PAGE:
A reluctant symbol keeps low profile

Asian standard-bearer prefers to let his skills do the talking for club and country
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The Independent Football

One way or another, Michael Chopra is breaking down the barriers. The young striker who plays for Newcastle United can be seen pictured on the home page of Sunderland's club website, safc.com, highlighting the visit of the England Under-21 team to the Stadium of Light on Tuesday night. In the small world of petty North-east rivalry, it is a welcome sight indeed (and due credit to Sunderland for showing such magnanimity). In the wider world of English football, though, Chopra's graduation to the national Under-21 squad happens to be of far greater significance.

Last Monday night the 19-year-old was on the bench for the friendly against Serbia and Montenegro in Hull. If he plays against Slovakia he will be the first player of Asian background to represent the England Under-21 team. It would be a big step forward for the multicultural well-being of English football after the quantum leap taken in the backward direction when the England senior side played Turkey at the Stadium of Light last month.

Chopra is a Geordie boy, born and bred in Newcastle. His father, Minty, is an Indian with a Geordie accent. His mother, Sharon, is English. He has described himself as "half Asian", but is reluctant to be thrust into the spotlight as some kind of symbolic standard-bearer. The agency who look after his affairs, SFX, have advised him to decline interview requests.

It is perhaps understandable. The elevated profile that was given to Harpal Singh at Leeds - George Graham described him as "the next Michael Owen" - has hardly helped his development. "I can understand it," Piara Power, director of the anti-racist campaign organisation Kick It Out, said. "I don't necessarily think Michael has to give an interview to underline the fact that he's Asian, because people will take from that what they will, and they may take from it things he doesn't want taken.

"Maybe he doesn't want that pressure of being a standard-bearer, but, nevertheless, the cultural politics of football and race in this country are quite rich. In that context alone people will attribute a status to him, whether he likes it or not. Michael's known as somebody who has dual heritage, and people look at that as a signifier of diversity.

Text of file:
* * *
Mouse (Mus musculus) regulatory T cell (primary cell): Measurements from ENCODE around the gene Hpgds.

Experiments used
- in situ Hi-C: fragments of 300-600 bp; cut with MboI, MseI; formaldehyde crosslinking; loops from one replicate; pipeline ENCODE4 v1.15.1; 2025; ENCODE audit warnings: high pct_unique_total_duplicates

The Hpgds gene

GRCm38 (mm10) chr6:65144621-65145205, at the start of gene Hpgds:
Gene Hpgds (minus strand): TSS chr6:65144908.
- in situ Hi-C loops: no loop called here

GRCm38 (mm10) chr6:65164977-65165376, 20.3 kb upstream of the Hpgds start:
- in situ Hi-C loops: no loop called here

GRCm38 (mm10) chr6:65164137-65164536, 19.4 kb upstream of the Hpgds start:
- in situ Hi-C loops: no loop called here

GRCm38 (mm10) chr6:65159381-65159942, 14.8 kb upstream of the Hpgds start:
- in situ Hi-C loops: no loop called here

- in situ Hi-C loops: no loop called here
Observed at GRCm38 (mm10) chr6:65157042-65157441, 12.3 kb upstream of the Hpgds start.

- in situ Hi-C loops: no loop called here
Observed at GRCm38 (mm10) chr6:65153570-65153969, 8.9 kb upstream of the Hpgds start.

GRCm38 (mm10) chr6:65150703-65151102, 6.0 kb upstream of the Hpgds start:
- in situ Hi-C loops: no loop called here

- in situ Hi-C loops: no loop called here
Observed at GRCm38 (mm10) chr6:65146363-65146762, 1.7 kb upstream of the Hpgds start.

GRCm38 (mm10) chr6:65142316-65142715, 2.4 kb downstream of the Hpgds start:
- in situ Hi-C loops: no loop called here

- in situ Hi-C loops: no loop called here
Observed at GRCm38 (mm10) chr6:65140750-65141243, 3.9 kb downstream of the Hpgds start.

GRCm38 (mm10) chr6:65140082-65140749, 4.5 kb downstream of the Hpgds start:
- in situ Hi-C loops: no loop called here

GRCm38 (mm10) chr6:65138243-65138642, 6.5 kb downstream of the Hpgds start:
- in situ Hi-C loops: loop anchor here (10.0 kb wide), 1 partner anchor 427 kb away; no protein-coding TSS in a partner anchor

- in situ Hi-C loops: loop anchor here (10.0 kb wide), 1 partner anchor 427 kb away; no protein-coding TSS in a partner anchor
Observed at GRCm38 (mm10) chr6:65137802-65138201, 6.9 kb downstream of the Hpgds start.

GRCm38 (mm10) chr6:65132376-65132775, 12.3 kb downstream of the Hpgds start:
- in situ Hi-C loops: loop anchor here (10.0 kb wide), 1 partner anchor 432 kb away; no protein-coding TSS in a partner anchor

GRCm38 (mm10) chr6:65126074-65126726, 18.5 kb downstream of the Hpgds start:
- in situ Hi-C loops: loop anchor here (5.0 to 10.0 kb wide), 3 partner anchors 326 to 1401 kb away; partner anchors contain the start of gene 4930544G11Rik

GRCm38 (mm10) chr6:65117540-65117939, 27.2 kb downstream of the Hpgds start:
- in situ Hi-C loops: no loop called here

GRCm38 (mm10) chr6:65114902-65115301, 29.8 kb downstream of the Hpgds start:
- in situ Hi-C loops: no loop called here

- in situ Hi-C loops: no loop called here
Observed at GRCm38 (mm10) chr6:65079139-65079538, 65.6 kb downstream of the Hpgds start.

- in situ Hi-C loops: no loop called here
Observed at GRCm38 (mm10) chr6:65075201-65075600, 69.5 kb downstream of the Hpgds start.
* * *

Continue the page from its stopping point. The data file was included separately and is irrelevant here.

"We know about the glorious history of black players in this country and, certainly over the last 10 years, we take black players playing for England for granted. There are more issues around the development of Asian footballers and the way in which some of the old stereotypes are still applied - the way in which clubs, scouts, coaches still don't understand the set-up of football in the Asian community. We still hear comments like, 'Asians prefer to play hockey or cricket than football' - some very crude physiological stereotypes, which are rubbish really.

"So Michael's selection for the Under-21 squad is a very welcome, very positive devel-opment. It underlines in a more subtle way some of the messages that need to be put across about football and national identity - to break down some of these ongoing problems that we've had, as were witnessed at Sunderland. And I think it's particularly significant that he's from the North-east, because the North-east is not the sort of place where you associate Asian communities living."

It is significant, too, that Chopra's racial background has never been an issue in the North-east - which is probably another reason for his reluctance to be suddenly drawn to comment on it. In the region's press he has always been referred to as simply the local lad making good, the goalscoring prodigy from Alan Shearer's old school, Gosforth High. And he has featured on the sports pages of the papers sold in his father's Tyneside newsagency. Come 1 July, he will have been on Newcastle United's books for precisely a decade.

Chopra was eight when he was spotted playing for Montague Boys' Club by John Carver, now Bobby Robson's first-team coach at St James' Park. He has played, and plundered goals, for England at every level from Under-15 to Under-20. Last November he scored twice for the Under-20 team in a 5-3 defeat against Italy at the Stadium of Light.

His progress through the ranks at Newcastle has been held up by the form of Shearer and Craig Bellamy, and by the improvement shown by Shola Ameobi and Lomana LuaLua. He did, though, make four substitute appearances in the first team last season - against Everton in the Worthington Cup, Barcelona (in the Nou Camp) and Bayer Leverkusen in the Champions' League and West Brom in the Premiership - and as a loanee at Watford he scored four goals against Burnley and played against Southampton in the FA Cup semi-final.

"Michael has a huge future at St James' Park," Bobby Robson said. "He knows there are a few players ahead of him right now, but that won't always be the case. Michael just has to soldier on and apply himself and his chance will come. He's going to be a fantastic little striker.

"He's an extremely astute player with a very, very good football brain. He loves the ball hit into space, just like Craig Bellamy, and he holds it up well. He's a strong bugger, too. I would liken him more to Mark Hughes than Alan Shearer. He's also a great finisher. We have high hopes that he will become a big star at Newcastle." And possibly at Sunderland for England on Tuesday night, too.

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